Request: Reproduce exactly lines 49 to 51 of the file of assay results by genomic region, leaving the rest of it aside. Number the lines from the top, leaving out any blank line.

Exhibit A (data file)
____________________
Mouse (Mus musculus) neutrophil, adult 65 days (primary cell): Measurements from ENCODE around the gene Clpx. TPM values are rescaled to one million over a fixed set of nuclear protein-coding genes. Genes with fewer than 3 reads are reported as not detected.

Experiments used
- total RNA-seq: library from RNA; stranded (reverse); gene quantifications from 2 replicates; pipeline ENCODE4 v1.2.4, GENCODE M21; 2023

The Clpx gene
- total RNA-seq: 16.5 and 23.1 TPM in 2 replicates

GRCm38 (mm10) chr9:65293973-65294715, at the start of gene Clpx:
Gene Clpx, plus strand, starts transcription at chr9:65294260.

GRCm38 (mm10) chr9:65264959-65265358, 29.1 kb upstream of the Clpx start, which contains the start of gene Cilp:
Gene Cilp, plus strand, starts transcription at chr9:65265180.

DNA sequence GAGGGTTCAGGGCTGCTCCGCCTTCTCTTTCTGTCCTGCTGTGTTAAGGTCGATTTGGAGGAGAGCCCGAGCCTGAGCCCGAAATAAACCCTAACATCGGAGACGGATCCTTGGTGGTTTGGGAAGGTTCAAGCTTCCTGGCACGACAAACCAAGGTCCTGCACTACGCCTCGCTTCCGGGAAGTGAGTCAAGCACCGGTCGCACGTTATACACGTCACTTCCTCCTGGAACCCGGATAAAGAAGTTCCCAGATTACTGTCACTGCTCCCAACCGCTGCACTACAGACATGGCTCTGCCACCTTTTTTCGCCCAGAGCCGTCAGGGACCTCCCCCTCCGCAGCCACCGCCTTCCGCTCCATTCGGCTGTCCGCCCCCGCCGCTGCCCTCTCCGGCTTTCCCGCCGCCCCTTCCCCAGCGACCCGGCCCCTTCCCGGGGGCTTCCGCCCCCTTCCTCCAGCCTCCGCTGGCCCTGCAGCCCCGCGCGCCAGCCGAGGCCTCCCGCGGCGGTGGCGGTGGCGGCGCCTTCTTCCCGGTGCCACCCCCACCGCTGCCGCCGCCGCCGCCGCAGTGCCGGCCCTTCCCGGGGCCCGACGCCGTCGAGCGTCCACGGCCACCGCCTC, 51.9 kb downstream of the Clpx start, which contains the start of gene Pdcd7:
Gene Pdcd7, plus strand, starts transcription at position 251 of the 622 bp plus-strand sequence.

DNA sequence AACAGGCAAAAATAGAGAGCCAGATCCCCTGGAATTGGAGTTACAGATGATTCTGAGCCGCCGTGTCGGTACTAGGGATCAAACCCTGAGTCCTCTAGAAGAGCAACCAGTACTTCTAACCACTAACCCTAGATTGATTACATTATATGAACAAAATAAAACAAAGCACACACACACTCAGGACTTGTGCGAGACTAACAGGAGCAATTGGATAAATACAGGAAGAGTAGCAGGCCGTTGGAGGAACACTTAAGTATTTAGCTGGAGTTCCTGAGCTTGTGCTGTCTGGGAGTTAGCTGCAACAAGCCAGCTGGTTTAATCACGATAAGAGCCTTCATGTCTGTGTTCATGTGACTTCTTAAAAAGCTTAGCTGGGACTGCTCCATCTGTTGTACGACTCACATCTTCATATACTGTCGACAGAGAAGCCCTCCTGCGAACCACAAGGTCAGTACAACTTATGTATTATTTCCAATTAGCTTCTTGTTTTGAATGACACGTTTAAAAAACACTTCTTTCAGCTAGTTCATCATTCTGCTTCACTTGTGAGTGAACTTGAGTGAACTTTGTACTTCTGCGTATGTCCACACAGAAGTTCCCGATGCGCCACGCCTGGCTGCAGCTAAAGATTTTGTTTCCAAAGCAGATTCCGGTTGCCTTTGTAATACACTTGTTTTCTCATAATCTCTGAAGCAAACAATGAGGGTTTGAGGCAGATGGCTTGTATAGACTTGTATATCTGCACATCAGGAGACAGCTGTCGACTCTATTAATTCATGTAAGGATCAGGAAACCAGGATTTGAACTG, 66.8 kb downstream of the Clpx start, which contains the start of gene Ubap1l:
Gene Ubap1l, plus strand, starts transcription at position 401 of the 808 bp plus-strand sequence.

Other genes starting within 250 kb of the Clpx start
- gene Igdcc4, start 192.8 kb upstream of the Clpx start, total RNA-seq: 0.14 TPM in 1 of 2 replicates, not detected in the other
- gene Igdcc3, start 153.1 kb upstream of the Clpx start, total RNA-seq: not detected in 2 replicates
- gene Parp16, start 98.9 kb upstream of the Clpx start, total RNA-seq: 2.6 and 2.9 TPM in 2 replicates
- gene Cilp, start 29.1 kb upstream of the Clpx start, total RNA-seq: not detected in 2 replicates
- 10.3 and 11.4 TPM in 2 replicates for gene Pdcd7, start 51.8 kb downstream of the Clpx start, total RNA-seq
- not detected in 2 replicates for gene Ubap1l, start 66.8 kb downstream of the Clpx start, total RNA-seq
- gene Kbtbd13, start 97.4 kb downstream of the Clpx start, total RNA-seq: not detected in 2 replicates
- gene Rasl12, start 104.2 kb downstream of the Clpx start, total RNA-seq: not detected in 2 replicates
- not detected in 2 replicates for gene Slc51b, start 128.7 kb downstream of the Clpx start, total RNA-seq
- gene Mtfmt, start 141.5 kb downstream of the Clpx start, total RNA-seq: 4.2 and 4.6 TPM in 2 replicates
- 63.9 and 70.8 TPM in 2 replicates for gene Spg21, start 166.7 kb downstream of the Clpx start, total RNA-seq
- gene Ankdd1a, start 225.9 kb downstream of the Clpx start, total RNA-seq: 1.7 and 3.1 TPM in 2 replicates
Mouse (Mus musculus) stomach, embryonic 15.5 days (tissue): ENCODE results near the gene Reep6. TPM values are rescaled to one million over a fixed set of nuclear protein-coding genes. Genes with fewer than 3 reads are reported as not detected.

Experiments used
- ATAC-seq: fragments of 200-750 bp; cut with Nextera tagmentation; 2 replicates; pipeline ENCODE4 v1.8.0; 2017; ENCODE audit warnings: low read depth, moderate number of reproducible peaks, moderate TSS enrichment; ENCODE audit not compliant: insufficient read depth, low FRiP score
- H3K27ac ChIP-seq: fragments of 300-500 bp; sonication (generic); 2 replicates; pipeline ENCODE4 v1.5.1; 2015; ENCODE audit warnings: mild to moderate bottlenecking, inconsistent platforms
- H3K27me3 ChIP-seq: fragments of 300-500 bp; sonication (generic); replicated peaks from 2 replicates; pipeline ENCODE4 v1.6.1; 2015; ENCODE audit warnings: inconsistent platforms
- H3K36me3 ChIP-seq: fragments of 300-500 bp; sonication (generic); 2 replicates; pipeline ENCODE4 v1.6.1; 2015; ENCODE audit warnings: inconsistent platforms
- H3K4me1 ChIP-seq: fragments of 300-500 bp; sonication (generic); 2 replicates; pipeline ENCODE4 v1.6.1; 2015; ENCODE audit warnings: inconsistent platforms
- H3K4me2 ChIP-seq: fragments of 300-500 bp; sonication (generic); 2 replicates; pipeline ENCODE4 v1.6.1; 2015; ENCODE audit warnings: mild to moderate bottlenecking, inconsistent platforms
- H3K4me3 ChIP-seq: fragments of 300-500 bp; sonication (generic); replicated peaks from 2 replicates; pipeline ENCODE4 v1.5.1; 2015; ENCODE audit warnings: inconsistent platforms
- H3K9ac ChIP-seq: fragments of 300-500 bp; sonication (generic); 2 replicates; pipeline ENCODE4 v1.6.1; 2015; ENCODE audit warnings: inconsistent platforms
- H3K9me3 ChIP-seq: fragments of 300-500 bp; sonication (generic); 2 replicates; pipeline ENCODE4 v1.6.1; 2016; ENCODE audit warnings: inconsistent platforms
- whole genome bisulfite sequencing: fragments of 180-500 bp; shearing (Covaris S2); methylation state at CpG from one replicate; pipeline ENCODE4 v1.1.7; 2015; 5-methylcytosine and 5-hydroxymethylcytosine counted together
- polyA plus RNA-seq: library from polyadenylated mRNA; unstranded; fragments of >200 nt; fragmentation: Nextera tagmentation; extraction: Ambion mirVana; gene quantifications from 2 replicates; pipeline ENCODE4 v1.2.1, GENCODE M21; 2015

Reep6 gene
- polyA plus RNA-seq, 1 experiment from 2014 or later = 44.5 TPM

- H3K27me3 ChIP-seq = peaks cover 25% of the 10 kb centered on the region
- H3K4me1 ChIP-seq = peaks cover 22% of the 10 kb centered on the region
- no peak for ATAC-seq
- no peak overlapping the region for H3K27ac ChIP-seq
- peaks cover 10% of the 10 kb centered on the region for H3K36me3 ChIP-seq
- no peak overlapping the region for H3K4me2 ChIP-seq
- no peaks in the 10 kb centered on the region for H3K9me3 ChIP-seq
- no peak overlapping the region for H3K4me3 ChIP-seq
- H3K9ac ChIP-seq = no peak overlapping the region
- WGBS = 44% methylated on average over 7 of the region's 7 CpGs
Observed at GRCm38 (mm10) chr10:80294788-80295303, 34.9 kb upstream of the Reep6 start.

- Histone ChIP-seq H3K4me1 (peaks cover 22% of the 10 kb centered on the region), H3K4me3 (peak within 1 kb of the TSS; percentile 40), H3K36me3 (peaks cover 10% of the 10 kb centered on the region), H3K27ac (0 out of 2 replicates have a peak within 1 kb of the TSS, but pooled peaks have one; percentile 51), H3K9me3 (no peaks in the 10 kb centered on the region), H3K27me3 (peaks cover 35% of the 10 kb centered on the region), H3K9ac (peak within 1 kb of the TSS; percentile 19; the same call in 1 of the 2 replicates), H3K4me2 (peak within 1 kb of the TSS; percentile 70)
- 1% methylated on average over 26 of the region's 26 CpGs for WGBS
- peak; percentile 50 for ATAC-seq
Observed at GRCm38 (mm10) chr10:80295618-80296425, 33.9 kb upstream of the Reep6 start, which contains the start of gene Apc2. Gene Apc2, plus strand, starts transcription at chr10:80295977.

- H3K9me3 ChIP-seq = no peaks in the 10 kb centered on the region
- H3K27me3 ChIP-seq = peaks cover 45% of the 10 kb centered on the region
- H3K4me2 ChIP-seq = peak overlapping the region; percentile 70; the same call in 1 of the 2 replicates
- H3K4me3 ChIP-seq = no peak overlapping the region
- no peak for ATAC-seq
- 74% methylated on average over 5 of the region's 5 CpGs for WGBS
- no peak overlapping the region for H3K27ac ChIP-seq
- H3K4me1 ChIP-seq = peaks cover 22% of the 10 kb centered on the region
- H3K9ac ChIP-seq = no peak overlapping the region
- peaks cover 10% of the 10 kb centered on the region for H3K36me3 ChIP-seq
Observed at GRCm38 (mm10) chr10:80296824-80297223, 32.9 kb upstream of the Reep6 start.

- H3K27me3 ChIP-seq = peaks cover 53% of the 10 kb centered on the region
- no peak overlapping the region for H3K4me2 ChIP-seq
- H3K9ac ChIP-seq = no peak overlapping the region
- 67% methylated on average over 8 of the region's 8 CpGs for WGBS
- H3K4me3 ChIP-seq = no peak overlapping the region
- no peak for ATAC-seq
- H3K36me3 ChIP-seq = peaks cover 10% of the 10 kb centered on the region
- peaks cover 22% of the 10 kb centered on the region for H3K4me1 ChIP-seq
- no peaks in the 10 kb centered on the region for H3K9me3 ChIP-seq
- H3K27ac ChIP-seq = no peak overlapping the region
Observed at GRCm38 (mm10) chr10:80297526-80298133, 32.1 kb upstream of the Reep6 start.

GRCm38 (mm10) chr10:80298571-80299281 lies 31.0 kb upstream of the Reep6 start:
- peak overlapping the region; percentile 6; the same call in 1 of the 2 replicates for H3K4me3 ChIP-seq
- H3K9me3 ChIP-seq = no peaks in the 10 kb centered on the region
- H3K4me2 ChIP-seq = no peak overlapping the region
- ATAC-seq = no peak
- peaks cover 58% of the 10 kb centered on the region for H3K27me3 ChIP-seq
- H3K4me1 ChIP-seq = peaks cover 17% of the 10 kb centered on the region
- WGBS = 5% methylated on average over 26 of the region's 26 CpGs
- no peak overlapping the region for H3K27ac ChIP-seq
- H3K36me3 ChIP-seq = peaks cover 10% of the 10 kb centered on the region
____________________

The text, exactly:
- no peak overlapping the region for H3K4me3 ChIP-seq
- H3K9ac ChIP-seq = no peak overlapping the region
- WGBS = 44% methylated on average over 7 of the region's 7 CpGs